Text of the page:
19 May 2015
It took the purchase of a canopy and the acquisition of a screen, a week’s worth of preparation and the soothing of rumbley nerves with portions of alcohol, but we made an appearance at Art on Chocolate in downtown Hershey on Saturday.
The event, which attracted more than 130 vendors, marked a promising beginning for what the sponsors hoped will become a regional event. There were juried and non-juried artists, food vendors, musicians, and plenty of attendees.The organizers had a brainwave when they spread the booths out among several locations. We were in the middle, in Chocolatetown Square (actually a small park with a brick patio for the musicians). On one side, across the street, was a field with booths and food vendors, and on the other side in the blocked-off street were two lines of tents where the juried artists hung out. We easily had a couple thousand people walk through, but it never seemed crowded.
Art on Chocolate also marked another milestone for Peschel Press. It’s the first event where we had a proper booth set-up. For the Derry Twp. Historical Society’s Artisan and Authors Fair in 2013, we made do with a cardboard table, three books, and a patio umbrella. Now, we’re up to seven books, a line of tote bags, and professional-looking banners.
Fortunately, we sold enough books and bags to make our booth rental and pay some of the expenses. It wasn’t much, but events like these are valuable in other ways:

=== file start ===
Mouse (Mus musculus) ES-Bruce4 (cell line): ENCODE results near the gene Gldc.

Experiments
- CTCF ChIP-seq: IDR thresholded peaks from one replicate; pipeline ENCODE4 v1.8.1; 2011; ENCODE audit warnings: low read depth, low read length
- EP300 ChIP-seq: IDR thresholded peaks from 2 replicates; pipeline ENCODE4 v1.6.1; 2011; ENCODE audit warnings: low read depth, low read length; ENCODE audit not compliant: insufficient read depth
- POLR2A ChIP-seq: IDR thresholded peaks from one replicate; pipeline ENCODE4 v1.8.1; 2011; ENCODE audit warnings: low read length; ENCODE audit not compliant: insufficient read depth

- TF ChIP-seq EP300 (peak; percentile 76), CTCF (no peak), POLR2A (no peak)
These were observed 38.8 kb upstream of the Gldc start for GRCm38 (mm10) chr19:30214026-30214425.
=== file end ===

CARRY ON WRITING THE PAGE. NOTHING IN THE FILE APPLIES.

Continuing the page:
* We got to talk to potential readers, not just to spread the word about our offerings, but about their reading habits, what they liked, and in general anything that might be of interest. If nothing else, readers love to talk about books, and that’s always a worthwhile chat.
* We spread the word that we’re a Hershey business. People like to see something interesting that’s local, and we can provide that.
* We also got to see how other artists set up their booths, handled themselves, and sold their works. We’ve been to several of these shows, and vendors — when they had time to talk — were incredibly generous with their advice.We also discovered Everlasting Images, local photographers who were taking free photos of the attendees. Fortunately, they were willing to risk their camera on myself as well.
* We got to meet and talk with people who love Hershey and work to make like here better: the board of supervisors, the volunteers (some recruited from the First United Methodist Church) who helped keep the festival going smoothly, the sponsors such as the historical society and the downtown association. We get to learn more about Hershey, and they can see us as valuable partners.
Finally, it was just plain fun to talk to the customers. There was the woman who has visited the William Gillette Castle twice up in Connecticut. She described the beautiful house, with its door handles all handmade, all different, and the little devices here and there that the “Sherlock Holmes” stage actor used to entertain himself. Then there was the South African who looked through the Agatha Christie books, and the BBC Sherlock fan who was happy to talk about shipping and JohnLock stories. I’m now happily into reading “Light of Pure Reason,” a popular pastiche she recommended at Fanfiction.net.
And I think that was the most important lesson to take away from the event: worrying about your sales is fruitless (that’s for after the event). What’s important is to make your booth look the way you want it, make sure everything’s there, and then once the customers come in, focus on enjoying the moment. If you can do that, then you’ve won.